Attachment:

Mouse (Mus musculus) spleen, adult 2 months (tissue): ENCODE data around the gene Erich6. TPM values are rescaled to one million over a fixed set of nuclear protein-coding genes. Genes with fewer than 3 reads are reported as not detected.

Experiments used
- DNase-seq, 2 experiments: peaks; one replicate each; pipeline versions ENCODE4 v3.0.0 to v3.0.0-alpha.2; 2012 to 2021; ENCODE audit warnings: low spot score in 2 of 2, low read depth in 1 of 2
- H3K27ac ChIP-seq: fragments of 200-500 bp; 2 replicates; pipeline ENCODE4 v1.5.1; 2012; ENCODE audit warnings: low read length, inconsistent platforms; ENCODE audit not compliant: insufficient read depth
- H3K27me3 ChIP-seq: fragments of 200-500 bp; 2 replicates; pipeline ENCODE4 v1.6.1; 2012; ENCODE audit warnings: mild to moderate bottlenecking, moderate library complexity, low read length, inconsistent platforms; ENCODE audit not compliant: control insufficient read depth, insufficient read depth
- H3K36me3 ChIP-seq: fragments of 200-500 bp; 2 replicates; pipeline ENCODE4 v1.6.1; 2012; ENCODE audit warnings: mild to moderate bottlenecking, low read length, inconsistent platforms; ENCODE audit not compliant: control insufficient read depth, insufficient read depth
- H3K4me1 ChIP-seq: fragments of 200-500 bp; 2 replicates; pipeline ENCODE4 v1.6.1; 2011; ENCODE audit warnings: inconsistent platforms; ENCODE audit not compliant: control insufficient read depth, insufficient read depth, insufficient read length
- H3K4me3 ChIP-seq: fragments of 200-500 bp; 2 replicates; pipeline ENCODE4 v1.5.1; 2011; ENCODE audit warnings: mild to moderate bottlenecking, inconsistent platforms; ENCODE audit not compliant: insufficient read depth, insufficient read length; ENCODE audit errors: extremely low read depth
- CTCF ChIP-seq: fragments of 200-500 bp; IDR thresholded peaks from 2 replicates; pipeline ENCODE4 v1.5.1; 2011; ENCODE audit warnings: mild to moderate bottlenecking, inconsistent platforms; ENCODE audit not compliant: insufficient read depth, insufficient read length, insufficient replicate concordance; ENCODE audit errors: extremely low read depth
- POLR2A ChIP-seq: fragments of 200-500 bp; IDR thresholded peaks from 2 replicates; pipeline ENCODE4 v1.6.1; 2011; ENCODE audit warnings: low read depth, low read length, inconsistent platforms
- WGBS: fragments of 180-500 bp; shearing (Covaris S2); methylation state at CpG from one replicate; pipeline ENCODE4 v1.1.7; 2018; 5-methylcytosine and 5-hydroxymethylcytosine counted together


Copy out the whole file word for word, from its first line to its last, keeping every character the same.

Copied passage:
Mouse (Mus musculus) spleen, adult 2 months (tissue): ENCODE data around the gene Erich6. TPM values are rescaled to one million over a fixed set of nuclear protein-coding genes. Genes with fewer than 3 reads are reported as not detected.

Experiments used
- DNase-seq, 2 experiments: peaks; one replicate each; pipeline versions ENCODE4 v3.0.0 to v3.0.0-alpha.2; 2012 to 2021; ENCODE audit warnings: low spot score in 2 of 2, low read depth in 1 of 2
- H3K27ac ChIP-seq: fragments of 200-500 bp; 2 replicates; pipeline ENCODE4 v1.5.1; 2012; ENCODE audit warnings: low read length, inconsistent platforms; ENCODE audit not compliant: insufficient read depth
- H3K27me3 ChIP-seq: fragments of 200-500 bp; 2 replicates; pipeline ENCODE4 v1.6.1; 2012; ENCODE audit warnings: mild to moderate bottlenecking, moderate library complexity, low read length, inconsistent platforms; ENCODE audit not compliant: control insufficient read depth, insufficient read depth
- H3K36me3 ChIP-seq: fragments of 200-500 bp; 2 replicates; pipeline ENCODE4 v1.6.1; 2012; ENCODE audit warnings: mild to moderate bottlenecking, low read length, inconsistent platforms; ENCODE audit not compliant: control insufficient read depth, insufficient read depth
- H3K4me1 ChIP-seq: fragments of 200-500 bp; 2 replicates; pipeline ENCODE4 v1.6.1; 2011; ENCODE audit warnings: inconsistent platforms; ENCODE audit not compliant: control insufficient read depth, insufficient read depth, insufficient read length
- H3K4me3 ChIP-seq: fragments of 200-500 bp; 2 replicates; pipeline ENCODE4 v1.5.1; 2011; ENCODE audit warnings: mild to moderate bottlenecking, inconsistent platforms; ENCODE audit not compliant: insufficient read depth, insufficient read length; ENCODE audit errors: extremely low read depth
- CTCF ChIP-seq: fragments of 200-500 bp; IDR thresholded peaks from 2 replicates; pipeline ENCODE4 v1.5.1; 2011; ENCODE audit warnings: mild to moderate bottlenecking, inconsistent platforms; ENCODE audit not compliant: insufficient read depth, insufficient read length, insufficient replicate concordance; ENCODE audit errors: extremely low read depth
- POLR2A ChIP-seq: fragments of 200-500 bp; IDR thresholded peaks from 2 replicates; pipeline ENCODE4 v1.6.1; 2011; ENCODE audit warnings: low read depth, low read length, inconsistent platforms
- WGBS: fragments of 180-500 bp; shearing (Covaris S2); methylation state at CpG from one replicate; pipeline ENCODE4 v1.1.7; 2018; 5-methylcytosine and 5-hydroxymethylcytosine counted together